6: Reputable Companies Send Money to the Client Within 24 Hours of Approval
Since many of the people who apply for lawsuit loans are financially struggling, lenders try to get through the underwriting process as soon as possible. When someone submits their application for a lawsuit loan, the lender tries to get in touch with their attorney within the next business day to get the case files. This process could take anywhere from a single day to a couple of weeks, depending on the details of the case and how fast the underwriters receive case documentation.
After the lender approves the application, they typically send money to the applicant by direct deposit, money order, or check.
7: Applying for a Lawsuit Loan Doesn’t Require a Credit Check or Income Verification
Another reason why lawsuit loans don’t have the same regulation as traditional loans is because applying doesn’t require a credit check or any form of income verification. Applicants don’t even need to be currently employed to qualify for pre settlement funding.
Instead, lenders determine whether or not someone qualifies for a lawsuit loan based solely on the strength of their case. If a client has a strong case that is nearing a settlement agreement or judgment, the lender might choose to fund the applicant. However, if a client has a case that is in its early stages, the lender may deny the application.
8: The Funds from a Lawsuit Loan Can Pay for Nearly Any Expense
There are no spending restrictions for clients who receive pre-settlement funding. In fact, many people who receive a lawsuit loan use it to pay for a variety of expenses, including:
- Mortgage payments or rent,
- Car insurance,
- Property repairs,
- Groceries, and
- Utilities or other bills.
However, there are a few restrictions in place for members of the American Legal Finance Association. ALFA’s code of conduct restricts member lenders from overfunding cases and influencing the outcome of the case. This means that they cannot willingly pay commissions to an attorney or promise payment of any legal fees. That burden falls on the client who receives funding.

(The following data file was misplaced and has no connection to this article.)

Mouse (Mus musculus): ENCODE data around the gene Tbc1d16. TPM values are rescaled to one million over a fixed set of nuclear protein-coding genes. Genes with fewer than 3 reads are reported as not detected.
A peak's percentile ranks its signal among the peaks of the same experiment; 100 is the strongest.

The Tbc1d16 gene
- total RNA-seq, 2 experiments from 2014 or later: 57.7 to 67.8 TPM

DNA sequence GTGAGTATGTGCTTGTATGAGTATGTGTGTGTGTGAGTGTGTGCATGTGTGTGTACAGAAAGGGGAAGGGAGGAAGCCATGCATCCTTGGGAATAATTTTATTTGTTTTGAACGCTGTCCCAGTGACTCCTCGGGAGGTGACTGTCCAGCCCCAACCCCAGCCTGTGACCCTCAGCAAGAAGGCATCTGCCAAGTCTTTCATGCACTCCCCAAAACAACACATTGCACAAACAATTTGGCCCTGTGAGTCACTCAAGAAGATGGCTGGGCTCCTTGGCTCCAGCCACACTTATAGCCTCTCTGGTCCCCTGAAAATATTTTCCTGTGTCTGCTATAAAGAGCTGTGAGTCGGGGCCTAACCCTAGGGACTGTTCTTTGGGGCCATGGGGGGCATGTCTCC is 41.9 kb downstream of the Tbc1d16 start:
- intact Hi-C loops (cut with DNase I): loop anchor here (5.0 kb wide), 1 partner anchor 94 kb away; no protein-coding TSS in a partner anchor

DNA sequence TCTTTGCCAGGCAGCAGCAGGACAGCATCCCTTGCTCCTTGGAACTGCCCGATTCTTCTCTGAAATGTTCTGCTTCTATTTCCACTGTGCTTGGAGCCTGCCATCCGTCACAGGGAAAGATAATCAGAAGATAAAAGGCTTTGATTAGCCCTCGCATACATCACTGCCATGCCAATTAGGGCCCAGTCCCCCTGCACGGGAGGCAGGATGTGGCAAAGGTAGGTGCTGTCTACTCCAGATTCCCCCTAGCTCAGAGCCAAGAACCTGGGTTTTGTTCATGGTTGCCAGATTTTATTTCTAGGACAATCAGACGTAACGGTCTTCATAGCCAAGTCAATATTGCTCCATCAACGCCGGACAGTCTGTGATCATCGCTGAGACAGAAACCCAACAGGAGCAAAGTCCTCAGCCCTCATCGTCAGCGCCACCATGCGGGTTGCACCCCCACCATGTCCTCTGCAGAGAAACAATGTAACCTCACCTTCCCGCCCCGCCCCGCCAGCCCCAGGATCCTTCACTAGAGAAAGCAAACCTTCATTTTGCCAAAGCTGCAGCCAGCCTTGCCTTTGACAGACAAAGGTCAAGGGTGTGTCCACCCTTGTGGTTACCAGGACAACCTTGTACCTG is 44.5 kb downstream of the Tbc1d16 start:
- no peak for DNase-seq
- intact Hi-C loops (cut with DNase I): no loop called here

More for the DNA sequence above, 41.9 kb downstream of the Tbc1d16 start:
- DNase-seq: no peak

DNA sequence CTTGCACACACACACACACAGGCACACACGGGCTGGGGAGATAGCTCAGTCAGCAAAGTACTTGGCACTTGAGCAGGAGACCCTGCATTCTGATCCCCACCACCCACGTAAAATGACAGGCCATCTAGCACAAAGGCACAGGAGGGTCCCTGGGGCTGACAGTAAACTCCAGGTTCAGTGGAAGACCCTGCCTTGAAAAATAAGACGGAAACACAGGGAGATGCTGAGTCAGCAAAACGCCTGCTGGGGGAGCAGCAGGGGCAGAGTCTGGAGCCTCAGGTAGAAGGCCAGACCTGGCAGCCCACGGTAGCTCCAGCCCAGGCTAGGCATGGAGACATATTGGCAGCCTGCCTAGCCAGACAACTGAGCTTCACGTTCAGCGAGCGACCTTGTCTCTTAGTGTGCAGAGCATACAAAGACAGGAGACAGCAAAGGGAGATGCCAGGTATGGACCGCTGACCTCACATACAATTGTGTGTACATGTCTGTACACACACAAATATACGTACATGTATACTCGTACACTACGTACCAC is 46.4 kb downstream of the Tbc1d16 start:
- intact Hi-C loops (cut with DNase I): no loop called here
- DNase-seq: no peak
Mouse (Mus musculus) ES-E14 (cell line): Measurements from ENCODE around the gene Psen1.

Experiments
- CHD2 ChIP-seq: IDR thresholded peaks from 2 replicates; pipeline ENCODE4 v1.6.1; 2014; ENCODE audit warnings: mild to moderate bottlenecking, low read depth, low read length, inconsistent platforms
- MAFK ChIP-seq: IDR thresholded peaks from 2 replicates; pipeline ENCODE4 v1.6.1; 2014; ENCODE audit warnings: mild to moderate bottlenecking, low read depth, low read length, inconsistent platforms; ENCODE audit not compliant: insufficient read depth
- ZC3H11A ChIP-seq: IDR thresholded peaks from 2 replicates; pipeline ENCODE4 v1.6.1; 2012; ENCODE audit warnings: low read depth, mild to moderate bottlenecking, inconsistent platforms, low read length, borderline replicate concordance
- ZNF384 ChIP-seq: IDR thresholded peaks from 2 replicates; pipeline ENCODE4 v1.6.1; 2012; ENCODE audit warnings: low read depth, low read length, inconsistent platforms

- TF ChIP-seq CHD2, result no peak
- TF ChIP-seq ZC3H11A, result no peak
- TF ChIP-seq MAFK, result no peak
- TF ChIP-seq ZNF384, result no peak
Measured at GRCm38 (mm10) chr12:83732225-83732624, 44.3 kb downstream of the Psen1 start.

Some Final Things to Consider About Lawsuit Loans
Filing a lawsuit can be expensive for some clients, especially if they require a lot of medical treatment due to an injury. However, lawsuit loans help ease the burden for those at risk of losing their house, car, or more while waiting for their case to settle.
While pre-settlement funding remains largely unregulated, there are reputable companies out there that support consumer protection efforts and offer fair interest rates. If you have a client looking for pre-settlement funding options, websites like the Better Business Bureau help narrow down the search to companies that utilize best practices and have a transparent underwriting process. Whether your client’s case has a high value or is likely to get a fair settlement offer, a lawsuit loan might be a good option to help keep your client financially stable.